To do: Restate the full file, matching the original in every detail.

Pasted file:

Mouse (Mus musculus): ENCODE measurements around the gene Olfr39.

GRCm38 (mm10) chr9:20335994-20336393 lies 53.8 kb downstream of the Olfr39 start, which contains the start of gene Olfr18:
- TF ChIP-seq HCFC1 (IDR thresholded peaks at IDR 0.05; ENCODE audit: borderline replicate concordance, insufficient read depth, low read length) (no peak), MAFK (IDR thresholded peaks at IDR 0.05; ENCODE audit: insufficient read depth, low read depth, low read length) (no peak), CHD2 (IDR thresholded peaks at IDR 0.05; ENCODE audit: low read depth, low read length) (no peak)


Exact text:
Mouse (Mus musculus): ENCODE measurements around the gene Olfr39.

GRCm38 (mm10) chr9:20335994-20336393 lies 53.8 kb downstream of the Olfr39 start, which contains the start of gene Olfr18:
- TF ChIP-seq HCFC1 (IDR thresholded peaks at IDR 0.05; ENCODE audit: borderline replicate concordance, insufficient read depth, low read length) (no peak), MAFK (IDR thresholded peaks at IDR 0.05; ENCODE audit: insufficient read depth, low read depth, low read length) (no peak), CHD2 (IDR thresholded peaks at IDR 0.05; ENCODE audit: low read depth, low read length) (no peak)